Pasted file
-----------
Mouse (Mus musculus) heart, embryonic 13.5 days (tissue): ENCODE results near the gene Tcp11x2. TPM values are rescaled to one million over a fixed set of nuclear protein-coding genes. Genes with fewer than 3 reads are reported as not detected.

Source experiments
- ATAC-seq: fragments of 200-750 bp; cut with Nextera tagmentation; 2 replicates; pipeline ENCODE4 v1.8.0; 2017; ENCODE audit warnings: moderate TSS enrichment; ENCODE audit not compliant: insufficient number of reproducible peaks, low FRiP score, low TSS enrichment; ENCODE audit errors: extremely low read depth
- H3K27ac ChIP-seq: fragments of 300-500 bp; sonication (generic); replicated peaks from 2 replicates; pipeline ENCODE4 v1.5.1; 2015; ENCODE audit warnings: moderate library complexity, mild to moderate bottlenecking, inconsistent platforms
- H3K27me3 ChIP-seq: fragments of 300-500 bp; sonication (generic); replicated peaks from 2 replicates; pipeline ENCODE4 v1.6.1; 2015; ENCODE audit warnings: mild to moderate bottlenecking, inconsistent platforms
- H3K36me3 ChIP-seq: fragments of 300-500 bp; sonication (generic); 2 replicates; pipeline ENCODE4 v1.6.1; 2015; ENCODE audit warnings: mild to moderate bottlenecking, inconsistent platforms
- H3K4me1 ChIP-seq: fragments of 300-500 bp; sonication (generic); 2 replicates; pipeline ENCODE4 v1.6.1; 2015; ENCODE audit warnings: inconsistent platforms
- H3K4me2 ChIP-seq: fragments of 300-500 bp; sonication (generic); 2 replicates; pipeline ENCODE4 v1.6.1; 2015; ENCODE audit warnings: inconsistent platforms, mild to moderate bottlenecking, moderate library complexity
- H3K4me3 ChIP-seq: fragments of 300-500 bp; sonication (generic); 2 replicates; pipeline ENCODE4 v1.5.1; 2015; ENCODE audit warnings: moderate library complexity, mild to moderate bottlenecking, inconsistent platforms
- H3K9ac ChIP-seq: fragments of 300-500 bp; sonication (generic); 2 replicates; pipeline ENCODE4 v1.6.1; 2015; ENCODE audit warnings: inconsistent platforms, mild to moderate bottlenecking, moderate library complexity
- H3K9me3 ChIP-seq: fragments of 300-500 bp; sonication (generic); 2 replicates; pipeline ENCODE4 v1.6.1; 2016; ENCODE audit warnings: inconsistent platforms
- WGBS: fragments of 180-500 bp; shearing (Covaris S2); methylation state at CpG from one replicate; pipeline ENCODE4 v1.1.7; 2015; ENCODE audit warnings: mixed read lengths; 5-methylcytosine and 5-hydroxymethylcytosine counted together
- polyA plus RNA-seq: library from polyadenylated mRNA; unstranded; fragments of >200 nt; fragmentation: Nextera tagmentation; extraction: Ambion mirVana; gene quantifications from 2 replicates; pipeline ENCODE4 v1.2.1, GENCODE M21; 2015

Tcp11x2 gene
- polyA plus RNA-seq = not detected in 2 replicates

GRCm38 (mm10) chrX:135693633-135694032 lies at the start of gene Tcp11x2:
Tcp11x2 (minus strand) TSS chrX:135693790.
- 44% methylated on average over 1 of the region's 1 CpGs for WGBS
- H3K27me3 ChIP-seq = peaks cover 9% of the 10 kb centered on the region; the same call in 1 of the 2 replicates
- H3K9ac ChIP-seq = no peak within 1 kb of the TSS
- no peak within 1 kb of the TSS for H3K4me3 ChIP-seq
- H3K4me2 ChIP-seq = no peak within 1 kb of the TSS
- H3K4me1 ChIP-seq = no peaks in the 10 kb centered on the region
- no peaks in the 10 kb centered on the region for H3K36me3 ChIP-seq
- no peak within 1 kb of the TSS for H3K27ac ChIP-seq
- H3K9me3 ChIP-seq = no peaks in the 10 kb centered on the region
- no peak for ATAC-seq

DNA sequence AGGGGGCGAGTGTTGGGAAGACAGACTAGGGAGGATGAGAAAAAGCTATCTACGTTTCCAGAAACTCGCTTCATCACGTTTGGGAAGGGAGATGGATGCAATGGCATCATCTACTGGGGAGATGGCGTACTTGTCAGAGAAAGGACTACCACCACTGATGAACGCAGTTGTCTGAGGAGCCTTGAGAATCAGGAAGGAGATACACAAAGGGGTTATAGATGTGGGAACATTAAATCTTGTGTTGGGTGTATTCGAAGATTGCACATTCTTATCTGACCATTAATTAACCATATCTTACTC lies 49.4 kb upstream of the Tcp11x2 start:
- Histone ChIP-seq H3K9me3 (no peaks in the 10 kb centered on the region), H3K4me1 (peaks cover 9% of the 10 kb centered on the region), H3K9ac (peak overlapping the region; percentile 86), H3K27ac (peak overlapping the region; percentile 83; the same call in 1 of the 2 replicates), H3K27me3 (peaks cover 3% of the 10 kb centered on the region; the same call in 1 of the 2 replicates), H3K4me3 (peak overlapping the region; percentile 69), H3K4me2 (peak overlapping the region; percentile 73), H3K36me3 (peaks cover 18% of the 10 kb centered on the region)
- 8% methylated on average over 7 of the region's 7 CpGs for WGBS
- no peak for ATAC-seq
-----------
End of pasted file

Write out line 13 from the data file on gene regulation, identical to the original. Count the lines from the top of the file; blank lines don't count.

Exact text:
- polyA plus RNA-seq: library from polyadenylated mRNA; unstranded; fragments of >200 nt; fragmentation: Nextera tagmentation; extraction: Ambion mirVana; gene quantifications from 2 replicates; pipeline ENCODE4 v1.2.1, GENCODE M21; 2015